Republican Presidential Debate: Takeaways for Cities

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 This post was written by Zach George.


(Jason Dixson)

Last night’s GOP debate marked the beginning of a long but important process to elect the 45th president of the United States. Six months out from the Iowa caucus, the presidential campaign season is quickly ramping up with all 22 candidates (for now) making their pitch to be their party’s nominee.

Over the course of the election process, the National League of Cities (NLC) expects the candidates to discuss the top issues that are at the forefront of concern to cities: the economy, infrastructure and public safety.

“A meaningful presidential debate should include a discussion of the issues that cities face and how each candidate plans to address them,” said National League of Cities CEO Clarence E. Anthony. “We look forward to being a resource to all of the candidates throughout their campaigns.”

As expected, the economy was a major theme during the GOP debate. But moving forward, we hope to hear more substantive ideas and solutions to grow the economy and create jobs for the millions of Americans that call a city or town their home. What we didn’t hear was a substantive discussion of our other two priorities: the nation’s crumbling infrastructure and public safety. It’s critical that the candidates understand the gravity of these issues in cities and the price we’ll pay as a nation if not addressed.

Municipal governments are responsible for the development and maintenance of most of the nation’s infrastructure, owning and operating 78 percent of the nation’s roads, 43 percent of the nation’s federal-aid highway miles and 50 percent of the nation’s bridge inventory. Over two hundred million trips are taken daily across deficient bridges, threatening the safety of our residents and the movement of goods throughout the country. Cities are calling for federal leadership to renew and restore our once renowned infrastructure system.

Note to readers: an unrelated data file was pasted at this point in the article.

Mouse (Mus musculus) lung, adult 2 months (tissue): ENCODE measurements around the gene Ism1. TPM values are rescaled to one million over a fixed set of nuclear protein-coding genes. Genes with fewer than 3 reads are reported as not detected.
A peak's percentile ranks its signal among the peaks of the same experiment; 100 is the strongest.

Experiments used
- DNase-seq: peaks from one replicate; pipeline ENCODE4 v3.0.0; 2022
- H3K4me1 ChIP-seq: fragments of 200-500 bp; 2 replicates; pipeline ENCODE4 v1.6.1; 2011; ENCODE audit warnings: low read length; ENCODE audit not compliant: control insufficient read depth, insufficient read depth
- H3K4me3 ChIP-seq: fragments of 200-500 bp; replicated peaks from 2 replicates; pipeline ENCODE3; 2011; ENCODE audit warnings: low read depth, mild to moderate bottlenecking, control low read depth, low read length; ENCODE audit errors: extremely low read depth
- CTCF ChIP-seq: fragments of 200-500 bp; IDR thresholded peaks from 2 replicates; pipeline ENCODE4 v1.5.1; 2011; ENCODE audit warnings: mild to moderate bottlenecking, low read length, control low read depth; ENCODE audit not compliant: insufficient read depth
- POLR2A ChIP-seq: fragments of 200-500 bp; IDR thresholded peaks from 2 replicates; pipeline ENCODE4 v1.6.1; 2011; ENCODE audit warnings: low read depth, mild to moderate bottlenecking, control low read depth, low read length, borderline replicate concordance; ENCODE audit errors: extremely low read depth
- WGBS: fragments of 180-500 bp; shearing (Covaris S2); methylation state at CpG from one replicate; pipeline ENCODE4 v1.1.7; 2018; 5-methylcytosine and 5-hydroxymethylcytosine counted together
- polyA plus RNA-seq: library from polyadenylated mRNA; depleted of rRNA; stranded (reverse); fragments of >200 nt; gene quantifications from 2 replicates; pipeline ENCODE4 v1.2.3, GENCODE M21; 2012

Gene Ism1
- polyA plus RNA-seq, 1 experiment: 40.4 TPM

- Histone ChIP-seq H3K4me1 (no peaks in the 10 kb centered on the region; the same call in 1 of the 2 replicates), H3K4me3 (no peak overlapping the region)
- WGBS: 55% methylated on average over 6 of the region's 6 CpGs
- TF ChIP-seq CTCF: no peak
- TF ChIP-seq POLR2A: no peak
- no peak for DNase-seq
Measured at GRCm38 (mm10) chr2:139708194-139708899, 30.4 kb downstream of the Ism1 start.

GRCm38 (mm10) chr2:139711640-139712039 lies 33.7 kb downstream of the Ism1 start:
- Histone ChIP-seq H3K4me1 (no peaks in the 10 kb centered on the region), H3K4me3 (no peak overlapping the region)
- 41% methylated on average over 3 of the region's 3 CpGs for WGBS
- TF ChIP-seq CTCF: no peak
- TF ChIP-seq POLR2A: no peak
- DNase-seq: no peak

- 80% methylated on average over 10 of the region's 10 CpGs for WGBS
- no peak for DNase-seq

Lastly, cities are looking for a serious national conversation about public safety. Stronger partnerships between local and federal government are badly needed. Recent incidents have demonstrated the need for an increased national focus on community policing to build trust between public safety officers and the communities they serve. Partnerships between cities and the federal government have proven to be effective to lower crime; however, more is needed to strengthen policing in cities. We ask the presidential candidates to discuss their plan to invest in community policing and make communities safer in future debates.

Although only 10 of the 22 presidential candidates debated last night, NLC calls on all the presidential candidates to address and prioritize the issues that affect the more than 250 million Americans that live in cities. NLC will keep reaching out to candidates to have a healthy and thorough discussion on these topics throughout campaign and up to November 7, 2016 on Election Day. It’s a long ways away, but this election is too important to sit on the sidelines.

About the Author:
Zach George is a summer intern with the NLC Federal Advocacy team. Contact Zach at